A teenage engineer won a race against time, saving £25,000 worth of vital machinery, belonging to independent lifeboat charity Maryport Rescue, from the tide.

The charity faced potential disaster when a hydraulics pipe burst on its Trak Tool vehicle and associated trailer while at Maryport South Beach.

Crew members of the water rescue service had launched a D-Class lifeboat in the sea on Wednesday as part of weekly training.

Seeing the threatening rise in water levels, Gary Hampson, deputy operations manager, made an urgent call to local engineering firm, Forth, at 8.30pm.

An unexpected saviour appeared in 17-year-old hydraulics engineer Luke Glynn, who braved the freezing weather and darkness to repair the machine in time.

Mr Hampson said: “When the Tool Trak and trailer stopped working, it felt like the worst case scenario as the tide was coming in fast and the machinery cost £25,000, and it would have been completely damaged if it had come into contact with the water.

“We are an independent rescue service which relies on donations from the public, and raising £25,000 to replace the machine isn’t very easy.

“We put out an emergency call to Forth and, within minutes, Luke was at the scene, and he set out to work fixing the problem in zero degrees temperatures and pitch black darkness.

“Nothing was a bother to him even though time was against him and the tide was coming in quicker than we expected. Not only did Luke fix the problem, he stuck around and followed us back to the station to make sure we didn’t experience any further problems.

“He is a credit to the area and to Forth, and we’re so thankful that he gave up his time so late at night, especially when it was as cold as it was, to do us a good deed. We can’t emphasise enough the value of his work because it would have been disastrous to Maryport Rescue if we were to be without such a vital piece of machinery.”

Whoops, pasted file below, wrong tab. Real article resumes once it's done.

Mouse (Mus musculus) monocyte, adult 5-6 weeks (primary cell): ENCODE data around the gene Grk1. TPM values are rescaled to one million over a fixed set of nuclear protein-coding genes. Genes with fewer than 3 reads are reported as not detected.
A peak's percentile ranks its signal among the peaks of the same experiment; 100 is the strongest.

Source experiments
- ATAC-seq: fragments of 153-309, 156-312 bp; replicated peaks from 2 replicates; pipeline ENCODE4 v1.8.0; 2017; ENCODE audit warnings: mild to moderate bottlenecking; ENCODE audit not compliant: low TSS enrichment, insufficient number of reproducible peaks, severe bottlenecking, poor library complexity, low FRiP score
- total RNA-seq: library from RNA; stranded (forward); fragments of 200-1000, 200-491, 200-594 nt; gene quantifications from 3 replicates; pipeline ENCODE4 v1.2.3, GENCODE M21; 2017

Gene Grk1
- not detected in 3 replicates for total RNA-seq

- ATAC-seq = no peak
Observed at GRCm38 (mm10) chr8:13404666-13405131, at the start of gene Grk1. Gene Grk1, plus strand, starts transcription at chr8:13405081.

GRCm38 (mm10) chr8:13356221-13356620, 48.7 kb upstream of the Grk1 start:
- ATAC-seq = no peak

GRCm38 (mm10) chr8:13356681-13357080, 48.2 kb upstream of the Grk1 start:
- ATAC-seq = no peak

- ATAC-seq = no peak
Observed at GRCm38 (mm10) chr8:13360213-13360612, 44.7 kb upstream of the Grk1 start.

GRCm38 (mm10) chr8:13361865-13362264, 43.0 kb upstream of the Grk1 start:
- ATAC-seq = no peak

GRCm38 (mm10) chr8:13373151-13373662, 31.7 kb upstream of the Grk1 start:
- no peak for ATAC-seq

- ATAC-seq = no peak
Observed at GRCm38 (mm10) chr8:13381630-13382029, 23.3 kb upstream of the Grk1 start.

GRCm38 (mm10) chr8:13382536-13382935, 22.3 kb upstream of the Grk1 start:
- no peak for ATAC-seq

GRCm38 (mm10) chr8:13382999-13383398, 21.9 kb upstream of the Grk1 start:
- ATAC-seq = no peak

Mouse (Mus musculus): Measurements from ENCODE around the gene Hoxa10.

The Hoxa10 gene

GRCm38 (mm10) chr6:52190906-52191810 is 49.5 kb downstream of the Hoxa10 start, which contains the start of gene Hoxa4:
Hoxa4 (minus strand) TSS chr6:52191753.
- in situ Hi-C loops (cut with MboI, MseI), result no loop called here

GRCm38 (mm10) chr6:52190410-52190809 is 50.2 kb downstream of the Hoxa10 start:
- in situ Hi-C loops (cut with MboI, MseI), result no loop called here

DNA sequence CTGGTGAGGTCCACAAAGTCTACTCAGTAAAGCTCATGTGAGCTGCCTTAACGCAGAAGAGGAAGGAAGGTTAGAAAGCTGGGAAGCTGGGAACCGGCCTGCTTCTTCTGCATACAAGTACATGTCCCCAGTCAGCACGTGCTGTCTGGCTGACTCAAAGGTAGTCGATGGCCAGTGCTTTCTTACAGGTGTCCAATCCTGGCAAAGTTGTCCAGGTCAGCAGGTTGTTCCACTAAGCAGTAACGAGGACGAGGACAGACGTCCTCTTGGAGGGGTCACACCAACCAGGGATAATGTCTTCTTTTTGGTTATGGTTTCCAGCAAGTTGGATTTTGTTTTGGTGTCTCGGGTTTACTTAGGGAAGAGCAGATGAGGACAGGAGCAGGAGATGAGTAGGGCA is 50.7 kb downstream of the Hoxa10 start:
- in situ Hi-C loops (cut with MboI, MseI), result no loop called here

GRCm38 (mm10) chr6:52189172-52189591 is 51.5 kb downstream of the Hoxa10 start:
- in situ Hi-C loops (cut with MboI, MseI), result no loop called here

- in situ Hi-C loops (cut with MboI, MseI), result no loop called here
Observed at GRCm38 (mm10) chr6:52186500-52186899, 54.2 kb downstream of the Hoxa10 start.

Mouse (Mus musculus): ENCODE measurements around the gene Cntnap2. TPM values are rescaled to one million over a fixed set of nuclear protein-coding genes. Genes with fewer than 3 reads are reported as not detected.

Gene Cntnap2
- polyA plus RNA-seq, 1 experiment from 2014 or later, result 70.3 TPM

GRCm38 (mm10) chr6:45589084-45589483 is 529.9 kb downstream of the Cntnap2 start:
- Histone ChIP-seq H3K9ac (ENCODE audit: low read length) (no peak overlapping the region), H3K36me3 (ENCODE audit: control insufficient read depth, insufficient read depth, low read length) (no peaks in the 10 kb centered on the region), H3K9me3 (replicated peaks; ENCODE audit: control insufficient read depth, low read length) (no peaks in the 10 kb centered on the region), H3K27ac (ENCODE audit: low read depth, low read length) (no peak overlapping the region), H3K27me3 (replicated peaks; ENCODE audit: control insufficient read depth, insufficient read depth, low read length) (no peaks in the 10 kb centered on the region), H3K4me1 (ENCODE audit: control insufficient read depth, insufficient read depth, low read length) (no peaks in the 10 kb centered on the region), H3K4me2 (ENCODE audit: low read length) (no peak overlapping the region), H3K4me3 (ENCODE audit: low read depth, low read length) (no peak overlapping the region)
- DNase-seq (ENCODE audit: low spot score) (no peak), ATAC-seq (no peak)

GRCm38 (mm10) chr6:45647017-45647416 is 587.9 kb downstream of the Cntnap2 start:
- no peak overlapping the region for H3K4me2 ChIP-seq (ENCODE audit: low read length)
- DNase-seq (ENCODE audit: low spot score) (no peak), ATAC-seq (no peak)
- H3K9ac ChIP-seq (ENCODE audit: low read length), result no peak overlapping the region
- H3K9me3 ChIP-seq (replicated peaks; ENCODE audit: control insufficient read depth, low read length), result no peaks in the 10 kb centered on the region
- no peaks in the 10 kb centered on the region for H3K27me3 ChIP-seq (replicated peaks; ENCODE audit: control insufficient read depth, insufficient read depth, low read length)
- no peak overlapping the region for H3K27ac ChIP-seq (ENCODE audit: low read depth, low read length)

In response, the young engineer, who lives in Seaton, five miles away, expressed his appreciation for the life-saving volunteers at Maryport Rescue and considered his actions as simply lending a hand.

“I’m just pleased that I was able to help out such an amazing charity,” he said. “These volunteers go out and save people’s lives in freezing cold temperatures, so I didn’t think twice about helping them out even though it was cold and dark.

“As a company, Forth encourages its staff to support the community and help out local causes and initiatives, and I saw this as a way of giving something back to a brilliant organisation.”

Forth, the engineering firm employing Luke, has demonstrated similar community spirit as it recently won the Best Community Involvement Award at this year’s in-Cumbria Business Awards.

Maryport Rescue operates a swift water and rescue flood team along with its primary role as an independent lifeboat rescue.